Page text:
Rudolf Bonnet (Dutch, 1895-1978) Ni Nyoman, 1973

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Lot 69
Rudolf Bonnet
(Dutch, 1895-1978)
Ni Nyoman, 1973

Sold for HK$ 81,875 (US$ 10,541) inc. premium
Rudolf Bonnet (Dutch, 1895-1978)
Ni Nyoman, 1973
signed 'R. Bonnet', upper right; inscribed 'NI NYOMAN BALI 73', upper left.
pastel on paper
48 x 36 cm. (18 7/8 x 14 1/8 in.)

Footnotes

  • 魯道夫‧邦尼 Ni Nyoman 粉彩紙本 一九七三年作


    Bali: Living Rituals

    Since the 1930s, Bali has borne a certain mysticism in popular imagination. The influence of Hinduism in the island has stood strong since the 9th century and has been reinforced since the 13th century with the rise of a collection of independent Hindu kingdoms and the decline of the Majapahit kingdom (1293 – ca.1500). The new rise of power in Bali implied a solidification of its own identity which led to major developments in its art, culture and economy. Being the only Hindu-majority population in the modern-day Islamic nation of Indonesia, Bali has since formed its own unique ritual and cultural life.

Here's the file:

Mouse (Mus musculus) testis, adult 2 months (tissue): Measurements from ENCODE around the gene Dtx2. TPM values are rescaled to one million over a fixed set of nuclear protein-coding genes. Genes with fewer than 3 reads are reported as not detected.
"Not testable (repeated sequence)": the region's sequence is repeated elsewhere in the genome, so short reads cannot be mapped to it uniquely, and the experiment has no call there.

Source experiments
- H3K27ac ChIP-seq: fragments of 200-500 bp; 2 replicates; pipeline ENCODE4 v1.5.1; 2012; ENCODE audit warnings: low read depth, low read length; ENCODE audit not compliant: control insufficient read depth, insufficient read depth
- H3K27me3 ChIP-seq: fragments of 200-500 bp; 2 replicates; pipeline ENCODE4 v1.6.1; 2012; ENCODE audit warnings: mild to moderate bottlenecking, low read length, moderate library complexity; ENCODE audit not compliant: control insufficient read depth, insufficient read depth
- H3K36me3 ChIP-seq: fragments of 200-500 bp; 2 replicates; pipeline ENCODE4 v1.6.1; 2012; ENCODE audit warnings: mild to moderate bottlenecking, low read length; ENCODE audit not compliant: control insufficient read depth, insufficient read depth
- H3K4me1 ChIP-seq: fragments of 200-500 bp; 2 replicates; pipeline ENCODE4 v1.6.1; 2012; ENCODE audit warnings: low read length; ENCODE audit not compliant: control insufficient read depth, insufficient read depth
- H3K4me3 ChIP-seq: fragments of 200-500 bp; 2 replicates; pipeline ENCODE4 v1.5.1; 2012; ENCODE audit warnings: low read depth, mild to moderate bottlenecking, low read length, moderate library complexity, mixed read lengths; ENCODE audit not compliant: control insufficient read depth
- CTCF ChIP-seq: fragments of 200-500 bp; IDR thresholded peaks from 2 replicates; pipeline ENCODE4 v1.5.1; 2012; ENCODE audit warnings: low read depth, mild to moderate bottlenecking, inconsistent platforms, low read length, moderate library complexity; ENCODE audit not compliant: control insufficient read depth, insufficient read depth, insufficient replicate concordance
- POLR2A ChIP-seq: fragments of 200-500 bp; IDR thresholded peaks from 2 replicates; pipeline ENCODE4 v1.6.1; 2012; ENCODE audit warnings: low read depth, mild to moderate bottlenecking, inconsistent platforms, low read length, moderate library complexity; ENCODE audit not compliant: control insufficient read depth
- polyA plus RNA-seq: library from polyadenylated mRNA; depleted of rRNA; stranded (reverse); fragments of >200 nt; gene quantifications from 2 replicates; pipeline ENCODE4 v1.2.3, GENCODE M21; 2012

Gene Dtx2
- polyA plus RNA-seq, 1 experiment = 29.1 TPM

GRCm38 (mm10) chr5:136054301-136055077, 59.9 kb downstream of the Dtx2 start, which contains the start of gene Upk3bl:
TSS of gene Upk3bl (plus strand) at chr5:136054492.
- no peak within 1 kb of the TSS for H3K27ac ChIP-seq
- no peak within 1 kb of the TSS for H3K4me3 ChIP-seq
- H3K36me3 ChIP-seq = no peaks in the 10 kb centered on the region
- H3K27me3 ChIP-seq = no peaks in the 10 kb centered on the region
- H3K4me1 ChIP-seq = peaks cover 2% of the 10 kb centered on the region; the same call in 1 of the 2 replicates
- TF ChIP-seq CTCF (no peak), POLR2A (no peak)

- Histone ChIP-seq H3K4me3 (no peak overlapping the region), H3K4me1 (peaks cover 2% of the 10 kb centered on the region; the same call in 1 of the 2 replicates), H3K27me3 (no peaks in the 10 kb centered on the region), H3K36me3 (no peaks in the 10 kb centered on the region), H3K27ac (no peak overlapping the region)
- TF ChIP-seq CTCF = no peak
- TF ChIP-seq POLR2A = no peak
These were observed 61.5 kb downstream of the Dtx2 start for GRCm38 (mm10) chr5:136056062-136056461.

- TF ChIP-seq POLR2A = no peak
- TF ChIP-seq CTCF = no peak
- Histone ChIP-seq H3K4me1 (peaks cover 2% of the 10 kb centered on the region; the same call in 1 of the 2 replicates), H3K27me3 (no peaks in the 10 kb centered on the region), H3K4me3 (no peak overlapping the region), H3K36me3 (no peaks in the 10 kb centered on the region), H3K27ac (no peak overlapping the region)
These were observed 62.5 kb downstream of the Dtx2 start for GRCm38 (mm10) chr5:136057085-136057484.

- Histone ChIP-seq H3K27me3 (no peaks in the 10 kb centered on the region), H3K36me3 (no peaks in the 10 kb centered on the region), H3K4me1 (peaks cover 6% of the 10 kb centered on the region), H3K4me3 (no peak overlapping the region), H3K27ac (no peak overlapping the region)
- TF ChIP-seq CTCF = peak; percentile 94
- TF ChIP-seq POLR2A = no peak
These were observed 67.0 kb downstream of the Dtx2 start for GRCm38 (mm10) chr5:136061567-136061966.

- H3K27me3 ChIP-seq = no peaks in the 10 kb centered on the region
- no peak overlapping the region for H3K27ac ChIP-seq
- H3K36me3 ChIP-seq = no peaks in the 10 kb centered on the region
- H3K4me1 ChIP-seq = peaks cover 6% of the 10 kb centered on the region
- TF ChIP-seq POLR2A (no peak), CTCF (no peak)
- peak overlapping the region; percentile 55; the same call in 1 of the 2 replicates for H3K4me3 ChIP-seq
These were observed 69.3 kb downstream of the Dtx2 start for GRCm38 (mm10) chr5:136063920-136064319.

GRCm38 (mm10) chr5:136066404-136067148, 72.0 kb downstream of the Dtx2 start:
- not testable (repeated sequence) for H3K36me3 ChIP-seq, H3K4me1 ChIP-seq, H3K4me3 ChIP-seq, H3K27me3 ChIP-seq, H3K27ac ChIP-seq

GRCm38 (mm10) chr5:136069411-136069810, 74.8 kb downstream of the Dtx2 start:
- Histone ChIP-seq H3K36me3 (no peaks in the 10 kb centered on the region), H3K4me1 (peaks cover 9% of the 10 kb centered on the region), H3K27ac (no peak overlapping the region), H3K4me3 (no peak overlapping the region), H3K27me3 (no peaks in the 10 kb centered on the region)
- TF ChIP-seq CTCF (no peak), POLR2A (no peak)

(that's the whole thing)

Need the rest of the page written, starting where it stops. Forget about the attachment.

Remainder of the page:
This sui-generis characteristic of Bali has created a particular allure for the artist community, especially for Indonesian artists during the post-colonial era who were conscientious in discovering an artistic language reflective of their new-found identities. Rangda (Lot 65) and Barong and Rangda (Lot 64) are two notable works of a pair of important Indonesian painters, Affandi and Nyoman Gunarsa who captured the fervour of Balinese ritual life in its fidelity. In Affandi's Rangda, assured and expressive lines embody the transcendent energy of the dancer in the traditional Balinese Barong dance he encountered during his numerous sojourns to the island to paint. Seen in Nyoman Gunarsa's Barong and Rangda, the dance is typically performed in temples and used as a narrative piece, conveying the Balinese belief of the never-ending battle between good and bad – the universal equilibrium.

    Just like Affandi and Nyoman Gunarsa, I Nyoman Meja drew inspiration from his daily life in Bali. At the Market (Lot 63) depicts an integral part of Balinese society – the market. Not only is the market the source of sustenance for the people, it is also a place of convergence where social interaction occurs. Collectively, these artists eschewed the perceived western depiction of Bali as merely an exotic tropical island.
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